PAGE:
Dadarao Patekar had joined the Municipal Council of Greater Mumbai’s (formerly Brihanmumbai Municipal Corporation) sanitation work in 1996 and was 'taken' in as a 'volunteer' for contractual work in 1999, following which he took his battle to get recognition as a permanent worker to court. Twenty-two years later, the industrial court has finally ordered the MCGM to clear all arrears to Patekar, along with 580 sanitation workers, recognising their status as permanent workers in the municipal council.
"I am happy. We have all been declared as permanent workers. For all these years, we have been going to work every single day, come rain or storm. But, the BMC was not recognising our work. Finally court has given us justice which we long waited for," said PatekarDadarao.
However, out of the 580 sanitation workers who finally got recognition as permanent workers, 54 workers have died in the last 22 years.
Arun Dahiwalkar, one of these 580 workers, died in 2014. Since then, his wife Aruna Dahiwalkar has been working as a domestic help to survive. Welcoming the verdict, she said the court’s order will help her to raise her children. "Arun used to go for every date in court. He was very hopeful of getting permanent. He couldn't see that his battle did not go to waste. He must be very happy wherever he is," she said.
The long drawn sanitation workers’ struggle against the MCGM was not an easy one. From day one since the case was filed in 1999, the council maintained the stand that these are not their workers. "They are volunteers working in the sanitation department," was the council’s position throughout these 22 years. Since they are volunteers they are not entitled to 'salary', but the council pays them remuneration.
Deepak Bhalerao, leader of Kachara Vahatuk Shramik Sangh, challenged this argument in court. "BMC had given advertisement calling for sanitation workers. It was not for volunteers. The work they does on the road and in the garbage vehicles is no less and different than the sanitation workers. In such case, referring them as volunteers was just an attempt to not recognise them as permanent workers," argued Bhalerao.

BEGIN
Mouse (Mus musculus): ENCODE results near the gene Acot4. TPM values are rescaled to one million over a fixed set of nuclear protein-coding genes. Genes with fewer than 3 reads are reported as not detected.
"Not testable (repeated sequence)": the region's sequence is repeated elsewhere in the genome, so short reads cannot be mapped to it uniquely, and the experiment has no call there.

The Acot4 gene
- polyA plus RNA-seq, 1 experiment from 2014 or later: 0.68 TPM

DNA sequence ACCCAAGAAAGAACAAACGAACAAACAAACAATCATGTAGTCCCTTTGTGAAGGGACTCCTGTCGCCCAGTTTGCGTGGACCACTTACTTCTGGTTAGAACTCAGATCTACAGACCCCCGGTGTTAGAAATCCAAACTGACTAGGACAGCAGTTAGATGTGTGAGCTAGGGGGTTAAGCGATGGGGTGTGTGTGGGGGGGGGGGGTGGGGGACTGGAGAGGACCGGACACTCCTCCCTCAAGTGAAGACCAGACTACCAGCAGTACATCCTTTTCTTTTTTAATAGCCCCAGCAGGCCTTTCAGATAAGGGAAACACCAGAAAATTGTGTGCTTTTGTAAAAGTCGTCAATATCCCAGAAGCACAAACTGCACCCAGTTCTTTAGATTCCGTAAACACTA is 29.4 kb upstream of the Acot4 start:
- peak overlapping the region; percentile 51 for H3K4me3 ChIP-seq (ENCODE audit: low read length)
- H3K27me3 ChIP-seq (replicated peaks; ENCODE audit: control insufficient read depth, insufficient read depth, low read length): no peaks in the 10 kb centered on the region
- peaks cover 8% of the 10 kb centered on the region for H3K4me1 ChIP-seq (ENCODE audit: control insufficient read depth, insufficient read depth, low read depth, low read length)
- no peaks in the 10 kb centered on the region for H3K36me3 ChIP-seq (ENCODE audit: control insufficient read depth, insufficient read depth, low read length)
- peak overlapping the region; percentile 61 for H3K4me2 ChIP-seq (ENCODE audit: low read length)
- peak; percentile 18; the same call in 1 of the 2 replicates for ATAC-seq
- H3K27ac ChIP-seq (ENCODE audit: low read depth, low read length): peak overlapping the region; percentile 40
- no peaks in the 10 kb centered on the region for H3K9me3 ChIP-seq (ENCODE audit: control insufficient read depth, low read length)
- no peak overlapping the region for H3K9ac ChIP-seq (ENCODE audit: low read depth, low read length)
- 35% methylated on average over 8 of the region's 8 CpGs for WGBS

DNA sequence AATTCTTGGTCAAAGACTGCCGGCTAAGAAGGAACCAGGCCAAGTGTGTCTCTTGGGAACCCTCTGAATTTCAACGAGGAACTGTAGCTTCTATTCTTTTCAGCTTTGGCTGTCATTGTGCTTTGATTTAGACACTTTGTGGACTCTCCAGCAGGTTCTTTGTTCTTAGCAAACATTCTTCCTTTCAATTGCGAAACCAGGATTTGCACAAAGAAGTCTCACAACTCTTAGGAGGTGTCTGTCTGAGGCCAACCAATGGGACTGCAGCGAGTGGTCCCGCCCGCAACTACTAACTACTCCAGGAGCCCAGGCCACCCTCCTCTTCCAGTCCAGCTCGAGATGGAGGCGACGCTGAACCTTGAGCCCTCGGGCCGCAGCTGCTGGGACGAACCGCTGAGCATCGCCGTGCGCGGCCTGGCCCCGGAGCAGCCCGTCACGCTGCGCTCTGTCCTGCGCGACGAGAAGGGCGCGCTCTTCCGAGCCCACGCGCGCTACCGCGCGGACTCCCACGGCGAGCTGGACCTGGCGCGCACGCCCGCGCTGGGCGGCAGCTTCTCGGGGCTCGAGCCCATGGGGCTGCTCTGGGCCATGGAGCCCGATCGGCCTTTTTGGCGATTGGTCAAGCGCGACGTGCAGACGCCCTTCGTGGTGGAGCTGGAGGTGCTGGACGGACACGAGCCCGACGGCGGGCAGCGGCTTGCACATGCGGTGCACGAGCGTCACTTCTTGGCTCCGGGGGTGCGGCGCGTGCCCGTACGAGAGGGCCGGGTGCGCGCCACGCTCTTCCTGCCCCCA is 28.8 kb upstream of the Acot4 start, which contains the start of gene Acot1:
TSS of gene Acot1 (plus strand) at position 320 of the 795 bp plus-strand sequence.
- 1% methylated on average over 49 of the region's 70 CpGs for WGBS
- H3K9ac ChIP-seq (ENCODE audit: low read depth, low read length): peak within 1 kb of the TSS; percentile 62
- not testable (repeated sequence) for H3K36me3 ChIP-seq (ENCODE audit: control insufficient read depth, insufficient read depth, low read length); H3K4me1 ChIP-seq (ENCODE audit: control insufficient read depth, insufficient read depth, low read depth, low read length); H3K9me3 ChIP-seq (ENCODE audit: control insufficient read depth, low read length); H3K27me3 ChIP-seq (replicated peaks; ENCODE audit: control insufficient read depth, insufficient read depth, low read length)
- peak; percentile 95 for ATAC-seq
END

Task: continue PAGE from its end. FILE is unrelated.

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Another challenge was the number of working days. For a worker to be declared permanent, one needed to work for more than 240 consecutive days. However, MCGM would give the tender for work to different social organisations for sanitation, which would provide work for only seven months, that is 220 days. This was on paper.
But the workers claim that the situation on the ground was very different.
While the same sanitation worker continued to work, their contract would be changed from one organisation to another every seven months, thus, preventing them from becoming permanent. This was exposed by the general secretary of the workers’ union, Milind Ranade, who proved that the workers were being cheated by these organisations as well as the municipal council.
The total strength of sanitation workers at MCGM is 28,028, a number which was last updated in 1995. Mumbai has grown by multiple folds since then. "But BMC was not ready to increase the number of sanitation staff. This hiring through contractual system was completely fake and a sham on multiple levels. The verdict of court has proved it," Bhalerao said.
Notably, the MCGM once argued that even the Maharashtra state government can't dictate terms to the municipal council after the state government had accepted the Lad-Page commission's recommendations regarding sanitation workers. The commission had recommended that the workers be made permanent.
This is however, not the only such case. The Kachara Vahatuk Shramik Sangh had won a similar battle for 1,240 labourers in 2006 and for 2,700 labourers in 2017. Further, three similar cases involving about 5,875 workers are still pending at the court.
"We are sure that we will win all their cases also. There are total 8,000 such contractual labourers for BMC's sanitation work. BMC should have make all of them permanent. We will prove our point and win," Ranade said.
Also watch: Ground Report: Govt’s Ignorance Costs Sanitation Workers Their Lives